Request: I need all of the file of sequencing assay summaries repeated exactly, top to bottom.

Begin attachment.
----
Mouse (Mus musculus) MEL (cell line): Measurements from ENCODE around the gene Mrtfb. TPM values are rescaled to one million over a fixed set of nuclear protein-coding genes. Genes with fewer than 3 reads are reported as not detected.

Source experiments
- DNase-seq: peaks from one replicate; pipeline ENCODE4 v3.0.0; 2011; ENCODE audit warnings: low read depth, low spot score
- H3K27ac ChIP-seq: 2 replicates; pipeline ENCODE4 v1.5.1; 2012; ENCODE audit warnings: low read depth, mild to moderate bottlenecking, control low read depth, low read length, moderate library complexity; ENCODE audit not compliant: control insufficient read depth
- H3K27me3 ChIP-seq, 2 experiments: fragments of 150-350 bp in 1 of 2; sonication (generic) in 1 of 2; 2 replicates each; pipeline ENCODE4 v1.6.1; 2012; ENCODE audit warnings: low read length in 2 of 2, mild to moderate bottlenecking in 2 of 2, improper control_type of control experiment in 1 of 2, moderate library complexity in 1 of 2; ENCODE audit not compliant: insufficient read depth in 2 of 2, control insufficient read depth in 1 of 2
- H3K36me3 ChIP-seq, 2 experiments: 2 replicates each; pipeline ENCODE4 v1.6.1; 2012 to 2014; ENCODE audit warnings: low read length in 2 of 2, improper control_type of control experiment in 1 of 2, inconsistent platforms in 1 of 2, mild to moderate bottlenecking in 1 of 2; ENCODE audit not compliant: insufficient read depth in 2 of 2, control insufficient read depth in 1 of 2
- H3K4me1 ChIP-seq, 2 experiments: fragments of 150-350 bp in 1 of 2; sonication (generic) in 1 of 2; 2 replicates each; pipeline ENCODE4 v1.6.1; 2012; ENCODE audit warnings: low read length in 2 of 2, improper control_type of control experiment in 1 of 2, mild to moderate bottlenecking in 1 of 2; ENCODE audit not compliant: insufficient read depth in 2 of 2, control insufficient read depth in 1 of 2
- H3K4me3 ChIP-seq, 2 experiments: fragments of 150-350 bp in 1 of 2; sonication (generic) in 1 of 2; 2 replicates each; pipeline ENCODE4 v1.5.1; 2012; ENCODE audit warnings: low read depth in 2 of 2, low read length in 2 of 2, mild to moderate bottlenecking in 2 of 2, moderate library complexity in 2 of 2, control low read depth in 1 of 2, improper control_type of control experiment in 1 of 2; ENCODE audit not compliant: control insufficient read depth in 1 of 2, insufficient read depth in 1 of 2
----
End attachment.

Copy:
Mouse (Mus musculus) MEL (cell line): Measurements from ENCODE around the gene Mrtfb. TPM values are rescaled to one million over a fixed set of nuclear protein-coding genes. Genes with fewer than 3 reads are reported as not detected.

Source experiments
- DNase-seq: peaks from one replicate; pipeline ENCODE4 v3.0.0; 2011; ENCODE audit warnings: low read depth, low spot score
- H3K27ac ChIP-seq: 2 replicates; pipeline ENCODE4 v1.5.1; 2012; ENCODE audit warnings: low read depth, mild to moderate bottlenecking, control low read depth, low read length, moderate library complexity; ENCODE audit not compliant: control insufficient read depth
- H3K27me3 ChIP-seq, 2 experiments: fragments of 150-350 bp in 1 of 2; sonication (generic) in 1 of 2; 2 replicates each; pipeline ENCODE4 v1.6.1; 2012; ENCODE audit warnings: low read length in 2 of 2, mild to moderate bottlenecking in 2 of 2, improper control_type of control experiment in 1 of 2, moderate library complexity in 1 of 2; ENCODE audit not compliant: insufficient read depth in 2 of 2, control insufficient read depth in 1 of 2
- H3K36me3 ChIP-seq, 2 experiments: 2 replicates each; pipeline ENCODE4 v1.6.1; 2012 to 2014; ENCODE audit warnings: low read length in 2 of 2, improper control_type of control experiment in 1 of 2, inconsistent platforms in 1 of 2, mild to moderate bottlenecking in 1 of 2; ENCODE audit not compliant: insufficient read depth in 2 of 2, control insufficient read depth in 1 of 2
- H3K4me1 ChIP-seq, 2 experiments: fragments of 150-350 bp in 1 of 2; sonication (generic) in 1 of 2; 2 replicates each; pipeline ENCODE4 v1.6.1; 2012; ENCODE audit warnings: low read length in 2 of 2, improper control_type of control experiment in 1 of 2, mild to moderate bottlenecking in 1 of 2; ENCODE audit not compliant: insufficient read depth in 2 of 2, control insufficient read depth in 1 of 2
- H3K4me3 ChIP-seq, 2 experiments: fragments of 150-350 bp in 1 of 2; sonication (generic) in 1 of 2; 2 replicates each; pipeline ENCODE4 v1.5.1; 2012; ENCODE audit warnings: low read depth in 2 of 2, low read length in 2 of 2, mild to moderate bottlenecking in 2 of 2, moderate library complexity in 2 of 2, control low read depth in 1 of 2, improper control_type of control experiment in 1 of 2; ENCODE audit not compliant: control insufficient read depth in 1 of 2, insufficient read depth in 1 of 2